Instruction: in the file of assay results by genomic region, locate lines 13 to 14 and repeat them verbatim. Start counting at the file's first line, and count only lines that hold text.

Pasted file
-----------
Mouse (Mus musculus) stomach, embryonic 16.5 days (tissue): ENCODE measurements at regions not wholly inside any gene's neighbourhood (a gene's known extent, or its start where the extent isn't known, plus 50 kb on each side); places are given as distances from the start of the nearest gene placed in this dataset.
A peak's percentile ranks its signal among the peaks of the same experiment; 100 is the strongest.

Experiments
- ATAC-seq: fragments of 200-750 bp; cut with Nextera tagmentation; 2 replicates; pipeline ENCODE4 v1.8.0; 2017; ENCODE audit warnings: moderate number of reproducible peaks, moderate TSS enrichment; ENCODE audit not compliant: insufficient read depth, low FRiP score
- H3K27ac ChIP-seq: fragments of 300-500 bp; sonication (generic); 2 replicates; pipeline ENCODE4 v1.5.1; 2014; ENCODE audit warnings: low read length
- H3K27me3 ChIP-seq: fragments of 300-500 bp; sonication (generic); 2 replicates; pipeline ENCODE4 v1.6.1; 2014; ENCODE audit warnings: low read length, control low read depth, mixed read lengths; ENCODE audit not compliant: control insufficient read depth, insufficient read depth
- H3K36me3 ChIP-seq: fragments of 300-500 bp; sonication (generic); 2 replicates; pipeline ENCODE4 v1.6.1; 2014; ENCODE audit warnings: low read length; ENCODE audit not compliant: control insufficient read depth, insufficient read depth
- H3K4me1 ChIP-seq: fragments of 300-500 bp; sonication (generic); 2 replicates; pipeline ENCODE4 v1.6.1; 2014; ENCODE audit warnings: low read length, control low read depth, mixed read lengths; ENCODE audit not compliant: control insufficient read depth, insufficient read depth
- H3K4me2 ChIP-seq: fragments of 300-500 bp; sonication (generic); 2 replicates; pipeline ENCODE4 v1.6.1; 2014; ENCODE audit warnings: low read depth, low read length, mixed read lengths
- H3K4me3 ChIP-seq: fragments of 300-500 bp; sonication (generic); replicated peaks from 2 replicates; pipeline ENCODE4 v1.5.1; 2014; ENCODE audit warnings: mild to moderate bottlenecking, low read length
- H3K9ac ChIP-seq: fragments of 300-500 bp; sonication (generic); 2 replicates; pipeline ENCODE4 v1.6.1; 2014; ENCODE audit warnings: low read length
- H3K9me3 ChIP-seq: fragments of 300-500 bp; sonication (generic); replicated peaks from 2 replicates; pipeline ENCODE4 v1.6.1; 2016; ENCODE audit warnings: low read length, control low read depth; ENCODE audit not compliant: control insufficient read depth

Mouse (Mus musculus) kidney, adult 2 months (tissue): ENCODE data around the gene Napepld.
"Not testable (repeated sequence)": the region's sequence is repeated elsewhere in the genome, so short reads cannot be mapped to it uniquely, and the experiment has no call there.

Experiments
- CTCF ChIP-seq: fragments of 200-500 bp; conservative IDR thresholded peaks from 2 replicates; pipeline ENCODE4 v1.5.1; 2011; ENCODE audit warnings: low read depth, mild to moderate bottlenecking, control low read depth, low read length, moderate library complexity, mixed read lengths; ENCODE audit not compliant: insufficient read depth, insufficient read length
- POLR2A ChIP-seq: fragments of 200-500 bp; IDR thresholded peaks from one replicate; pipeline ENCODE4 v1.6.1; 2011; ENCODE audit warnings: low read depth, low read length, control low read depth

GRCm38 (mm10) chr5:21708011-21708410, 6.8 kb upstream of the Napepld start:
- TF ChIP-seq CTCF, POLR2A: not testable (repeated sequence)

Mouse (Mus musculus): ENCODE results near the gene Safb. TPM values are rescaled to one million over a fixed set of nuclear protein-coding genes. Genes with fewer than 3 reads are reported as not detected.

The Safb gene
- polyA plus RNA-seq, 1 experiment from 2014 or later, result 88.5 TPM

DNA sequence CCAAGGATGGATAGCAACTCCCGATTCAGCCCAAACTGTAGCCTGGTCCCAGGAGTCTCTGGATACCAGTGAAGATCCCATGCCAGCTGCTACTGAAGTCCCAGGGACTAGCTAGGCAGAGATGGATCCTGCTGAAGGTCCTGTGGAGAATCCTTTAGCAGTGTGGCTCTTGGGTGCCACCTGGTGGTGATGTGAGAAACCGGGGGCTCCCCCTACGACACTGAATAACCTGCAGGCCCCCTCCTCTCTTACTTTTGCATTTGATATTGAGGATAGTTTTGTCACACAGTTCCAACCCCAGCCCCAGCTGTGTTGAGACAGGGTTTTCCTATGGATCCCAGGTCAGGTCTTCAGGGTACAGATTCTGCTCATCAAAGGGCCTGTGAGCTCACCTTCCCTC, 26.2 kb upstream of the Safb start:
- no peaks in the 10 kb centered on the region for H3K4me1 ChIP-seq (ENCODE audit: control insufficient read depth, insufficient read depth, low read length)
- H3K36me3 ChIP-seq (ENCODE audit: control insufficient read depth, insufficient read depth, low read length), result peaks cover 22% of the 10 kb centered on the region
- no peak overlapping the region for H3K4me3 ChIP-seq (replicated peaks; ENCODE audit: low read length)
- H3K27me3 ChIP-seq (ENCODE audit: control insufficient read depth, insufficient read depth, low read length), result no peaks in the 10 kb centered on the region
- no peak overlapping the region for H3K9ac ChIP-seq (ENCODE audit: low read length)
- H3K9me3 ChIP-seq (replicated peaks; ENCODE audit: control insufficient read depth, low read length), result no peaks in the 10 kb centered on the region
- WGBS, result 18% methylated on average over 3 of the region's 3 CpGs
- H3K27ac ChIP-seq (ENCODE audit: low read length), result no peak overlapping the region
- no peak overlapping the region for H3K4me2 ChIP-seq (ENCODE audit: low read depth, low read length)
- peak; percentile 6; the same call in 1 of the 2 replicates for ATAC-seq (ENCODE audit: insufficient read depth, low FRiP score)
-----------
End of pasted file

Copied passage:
Mouse (Mus musculus) kidney, adult 2 months (tissue): ENCODE data around the gene Napepld.
"Not testable (repeated sequence)": the region's sequence is repeated elsewhere in the genome, so short reads cannot be mapped to it uniquely, and the experiment has no call there.